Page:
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Reading Rockets' children's literature expert, Maria Salvadore, brings you into her world as she explores the best ways to use kids' books both inside — and outside — of the classroom.
Winners, words, and values
I remember when my son — now quite the young man who looks me straight in the eye and will soon tower over me — was really little. We tried our best to protect him from much of the world's unseemliness, and though it's almost impossible now, we still try.
When he was little, we made sure he knew that he could talk with his parents about almost anything. These conversations usually started with some curiosity — a word he had heard or a thought that had him puzzled. They often started with a book. I didn't consciously realize how sharing books would open channels (sometimes it felt like floodgates!) of communication.
That's why I find it hard to understand the brouhaha about this year's Newbery Medal winner, The Higher Power of Lucky by Susan Patron (Simon & Schuster/Richard Jackson). The New York Times reports that many school librarians won't buy this book, perhaps because they are offended by the word or perhaps fearing parents' concerns.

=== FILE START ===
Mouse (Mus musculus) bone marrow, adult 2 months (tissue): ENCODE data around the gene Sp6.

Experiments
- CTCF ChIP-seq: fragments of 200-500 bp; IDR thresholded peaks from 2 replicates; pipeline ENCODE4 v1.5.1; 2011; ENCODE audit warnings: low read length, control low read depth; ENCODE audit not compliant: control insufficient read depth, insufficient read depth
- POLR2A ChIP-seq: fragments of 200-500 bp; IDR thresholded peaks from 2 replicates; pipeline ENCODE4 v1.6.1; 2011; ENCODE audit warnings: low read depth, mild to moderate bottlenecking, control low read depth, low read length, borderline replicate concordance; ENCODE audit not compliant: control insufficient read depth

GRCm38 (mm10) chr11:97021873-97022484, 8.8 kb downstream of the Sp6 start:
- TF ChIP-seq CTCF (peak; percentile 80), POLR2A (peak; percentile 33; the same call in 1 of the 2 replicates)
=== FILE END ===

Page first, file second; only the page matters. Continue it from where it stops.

My reaction is simple: get over it. First of all, the book is intended for older children — maybe 4th to 6th grade. And sure, you may not use the offending word even with kids this age, but, they'll eventually hear it (and the word is used correctly with the added benefit of a very plausible reaction from the 10-year old protagonist).
Moreover, the book will likely stick around because it did win this award; it is funny, it is hopeful, and it is well written. And it is an opportunity to open channels of communication with kids. The reactions span a range of opinions – take a look at some of the comments.
My advice to adults: be aware of what kids read – and use it as an opportunity to talk and listen on an equal playing field – as readers all.